Bringer of Fire

Bringer of Fire by Jaz Primo Read Free Book Online

Book: Bringer of Fire by Jaz Primo Read Free Book Online
Authors: Jaz Primo
Tags: Urban Fantasy
privacy of my home, I practiced moving objects both large and small. For the first time in recent memory, I was actually excited about something, and I practiced relentlessly. Maybe it had been the results of my additional treatment on Monday evening, but my progress was shocking.
    By Wednesday night, I’d managed to push the dining room furniture across the room, resulting in a throbbing headache afterward. To my relief, I discovered that replenishing my body’s electrolytes with sports drinks reduced my fatigue and lessened the severity of the headaches.
    The probing of my limitations revealed a number of unexpected capabilities. While bouncing a small rubber ball against my living room wall one evening, I spontaneously generated an invisible “shield” that kept me from injuring an eye from a wayward bounce.
    With practice, I gained a nuanced proficiency in shifting small objects or substances around. Granted, I was using hand gestures as the focal point for my actions like some stage magician, but I did manage to swirl a stack of magazines, newspapers, and a layer of furniture dust into midair, as well as relocate a cloud of steam across the bathroom that I had generated from my hot shower.
    Hell, I was playing around just like a kid on summer vacation; but to be honest, it was the most fun that I’d had in a long time.

Chapter 5
     
    By Thursday, I felt confident that I could push somebody over with my newly-refined skills. Still, nothing beat actual physical exercise; the feeling of endorphins surging through my body was invigorating.
    Some people were runners, but I preferred jogging immediately following a workday, typically during early evenings. I’d given up that oh-dark-thirty morning workout crap when I left the army. Nowadays, I alternated days between jogging and weight lift training.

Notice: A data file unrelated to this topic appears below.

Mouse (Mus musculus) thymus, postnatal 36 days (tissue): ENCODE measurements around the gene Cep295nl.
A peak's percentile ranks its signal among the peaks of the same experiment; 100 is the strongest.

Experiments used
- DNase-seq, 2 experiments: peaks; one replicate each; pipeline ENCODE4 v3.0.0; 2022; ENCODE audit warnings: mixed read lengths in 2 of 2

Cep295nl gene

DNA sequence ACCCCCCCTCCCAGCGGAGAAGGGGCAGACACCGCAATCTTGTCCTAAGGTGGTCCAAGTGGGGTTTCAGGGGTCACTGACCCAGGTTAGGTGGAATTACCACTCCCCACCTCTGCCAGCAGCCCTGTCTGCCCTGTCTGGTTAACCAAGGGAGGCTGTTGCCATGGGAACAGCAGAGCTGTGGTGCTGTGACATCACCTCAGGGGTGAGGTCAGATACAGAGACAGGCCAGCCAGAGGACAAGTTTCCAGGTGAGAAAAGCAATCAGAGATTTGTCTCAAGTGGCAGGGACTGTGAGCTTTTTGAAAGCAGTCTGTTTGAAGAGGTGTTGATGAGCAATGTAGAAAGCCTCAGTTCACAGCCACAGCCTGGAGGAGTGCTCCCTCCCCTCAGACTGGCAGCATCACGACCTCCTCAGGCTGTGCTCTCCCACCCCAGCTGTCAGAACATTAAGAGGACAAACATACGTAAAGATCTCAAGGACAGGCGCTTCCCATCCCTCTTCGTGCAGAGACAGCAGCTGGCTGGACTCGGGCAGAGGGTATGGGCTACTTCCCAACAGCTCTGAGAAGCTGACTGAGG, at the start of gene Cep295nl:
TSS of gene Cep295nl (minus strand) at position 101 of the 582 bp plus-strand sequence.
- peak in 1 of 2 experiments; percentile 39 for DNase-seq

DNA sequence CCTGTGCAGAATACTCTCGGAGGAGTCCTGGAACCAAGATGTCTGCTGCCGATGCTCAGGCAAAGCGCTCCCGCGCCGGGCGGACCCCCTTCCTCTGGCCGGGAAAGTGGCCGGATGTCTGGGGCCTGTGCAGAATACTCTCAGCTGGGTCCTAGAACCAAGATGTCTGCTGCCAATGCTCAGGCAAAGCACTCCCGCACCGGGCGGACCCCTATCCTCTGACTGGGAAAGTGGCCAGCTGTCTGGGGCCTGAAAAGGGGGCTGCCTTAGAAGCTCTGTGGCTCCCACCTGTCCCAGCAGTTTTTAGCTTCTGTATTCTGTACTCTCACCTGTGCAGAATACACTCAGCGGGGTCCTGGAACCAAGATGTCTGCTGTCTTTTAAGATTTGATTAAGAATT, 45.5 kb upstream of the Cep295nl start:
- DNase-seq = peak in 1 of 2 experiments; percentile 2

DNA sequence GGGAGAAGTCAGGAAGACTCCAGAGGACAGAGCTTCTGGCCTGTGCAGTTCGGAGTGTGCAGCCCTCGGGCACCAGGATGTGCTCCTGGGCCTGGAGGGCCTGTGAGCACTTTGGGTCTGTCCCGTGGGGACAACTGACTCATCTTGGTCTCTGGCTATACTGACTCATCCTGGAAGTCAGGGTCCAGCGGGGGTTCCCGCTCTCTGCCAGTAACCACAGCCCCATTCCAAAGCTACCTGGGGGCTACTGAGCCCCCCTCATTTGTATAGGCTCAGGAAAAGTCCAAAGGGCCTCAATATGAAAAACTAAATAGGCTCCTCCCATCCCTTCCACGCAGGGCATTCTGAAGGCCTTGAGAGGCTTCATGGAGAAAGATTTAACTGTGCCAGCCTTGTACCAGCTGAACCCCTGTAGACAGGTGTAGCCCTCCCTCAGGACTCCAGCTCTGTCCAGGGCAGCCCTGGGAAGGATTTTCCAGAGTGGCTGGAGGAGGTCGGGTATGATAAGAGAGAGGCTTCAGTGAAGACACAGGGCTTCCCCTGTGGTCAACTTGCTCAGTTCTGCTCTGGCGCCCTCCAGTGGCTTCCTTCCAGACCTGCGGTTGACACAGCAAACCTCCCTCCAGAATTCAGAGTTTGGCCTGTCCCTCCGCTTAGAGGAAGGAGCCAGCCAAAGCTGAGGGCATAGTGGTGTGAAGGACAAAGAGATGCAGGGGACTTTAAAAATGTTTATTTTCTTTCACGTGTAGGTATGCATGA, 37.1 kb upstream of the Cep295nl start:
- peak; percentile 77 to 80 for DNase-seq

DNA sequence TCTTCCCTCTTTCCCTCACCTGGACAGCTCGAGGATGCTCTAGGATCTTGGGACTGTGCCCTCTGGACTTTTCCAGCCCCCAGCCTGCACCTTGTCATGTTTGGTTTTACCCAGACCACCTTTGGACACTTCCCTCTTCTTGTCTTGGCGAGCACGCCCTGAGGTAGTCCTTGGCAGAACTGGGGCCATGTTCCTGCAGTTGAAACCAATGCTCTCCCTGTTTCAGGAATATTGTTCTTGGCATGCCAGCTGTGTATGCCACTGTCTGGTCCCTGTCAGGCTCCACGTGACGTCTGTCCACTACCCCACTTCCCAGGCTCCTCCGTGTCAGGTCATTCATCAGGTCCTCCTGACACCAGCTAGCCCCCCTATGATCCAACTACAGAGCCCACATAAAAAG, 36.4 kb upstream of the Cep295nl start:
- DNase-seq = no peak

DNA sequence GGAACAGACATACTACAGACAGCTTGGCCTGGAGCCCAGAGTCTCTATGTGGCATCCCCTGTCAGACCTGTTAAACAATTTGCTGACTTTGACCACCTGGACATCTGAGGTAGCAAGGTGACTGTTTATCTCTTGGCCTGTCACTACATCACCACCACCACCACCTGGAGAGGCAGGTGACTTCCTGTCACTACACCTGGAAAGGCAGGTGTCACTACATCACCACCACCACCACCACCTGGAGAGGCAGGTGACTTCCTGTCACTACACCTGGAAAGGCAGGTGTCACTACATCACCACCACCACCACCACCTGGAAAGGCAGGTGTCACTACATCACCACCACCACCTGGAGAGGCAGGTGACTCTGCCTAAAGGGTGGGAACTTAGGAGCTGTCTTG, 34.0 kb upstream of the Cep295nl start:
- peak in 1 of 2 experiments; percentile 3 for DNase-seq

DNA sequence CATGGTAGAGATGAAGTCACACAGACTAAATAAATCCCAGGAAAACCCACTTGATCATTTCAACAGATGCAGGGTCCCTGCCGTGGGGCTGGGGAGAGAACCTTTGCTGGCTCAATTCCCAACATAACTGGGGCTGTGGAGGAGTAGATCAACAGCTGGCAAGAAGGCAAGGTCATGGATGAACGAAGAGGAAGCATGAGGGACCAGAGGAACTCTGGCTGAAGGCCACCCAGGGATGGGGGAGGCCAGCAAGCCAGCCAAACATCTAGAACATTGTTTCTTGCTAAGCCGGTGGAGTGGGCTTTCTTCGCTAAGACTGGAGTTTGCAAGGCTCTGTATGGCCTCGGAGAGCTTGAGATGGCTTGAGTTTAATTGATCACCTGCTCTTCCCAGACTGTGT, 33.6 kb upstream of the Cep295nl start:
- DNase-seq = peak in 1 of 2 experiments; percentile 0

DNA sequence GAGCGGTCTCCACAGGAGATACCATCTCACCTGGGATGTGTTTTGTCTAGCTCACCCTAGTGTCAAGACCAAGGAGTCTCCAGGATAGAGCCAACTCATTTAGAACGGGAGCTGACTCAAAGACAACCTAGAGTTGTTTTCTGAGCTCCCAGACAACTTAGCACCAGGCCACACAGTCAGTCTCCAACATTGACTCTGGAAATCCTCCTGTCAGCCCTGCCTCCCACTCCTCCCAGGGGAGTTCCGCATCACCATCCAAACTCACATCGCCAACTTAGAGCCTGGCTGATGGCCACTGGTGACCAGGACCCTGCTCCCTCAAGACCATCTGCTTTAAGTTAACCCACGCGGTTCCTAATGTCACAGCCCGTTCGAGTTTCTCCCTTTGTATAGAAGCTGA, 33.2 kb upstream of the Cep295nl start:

Whether jogging or lifting weights, both were great for working off the day’s stress. I’d converted one of the spare bedrooms into a weight room, but I did my jogging in the elaborate park located in the heart of our model corporate city.
    I had to admit, Nevis Corners was a nice city, despite having been co-sponsored by a consortium of some of the largest profit-hungry corporations. Frankly, a number of the nation’s shrewdest corporations seemed to be at the center of all the major political and financial corruptions of the past few decades. Still, the politicians catered to them as if they were family.
    Hell, I still remembered a few years back when one boastful ultra-conservative senator even tried to sell the idea that corporations were just like people .
    What an asshole.
    Half of the world’s economy was in the shitter, and it seemed as if the only people hurting in our nation were the breathing kind. Meanwhile, the “corporation people” were wallowing in cash reserves and not creating much in the way of jobs for us “breathing people.”
    At least I had a steady job at the tag agency.
    Count your blessings, they say.
    During the second mile of my jog, my cell phone rang. I paused and looked down at the phone’s screen.
    Out of area.
    “Hello?” I answered, catching my breath.
    “Hello, Bringer,” replied a gruff male voice.
    “Who is this?”
    “The time’s come for you to start making choices,” he said. “Preferably, smarter ones. The less that you discuss with the FBI, the better.”
    “And just why should I take advice from some asshole with no name?”
    The guy chuckled in a way that oozed self-satisfaction, which annoyed me to no end.
    “I think it’s important to keep those close to you safe, don’t you?”
    My throat tightened.
    “That so? Maybe you’d like to convey that in person?”
    The only response was silence.
    Jerking the phone from my ear, I quickly realized that the connection had ceased.
    Given my sister’s proximity, my first thought was of her. I immediately dialed her house, but got no answer. I glanced at my watch, realizing it was relatively close to dinnertime for

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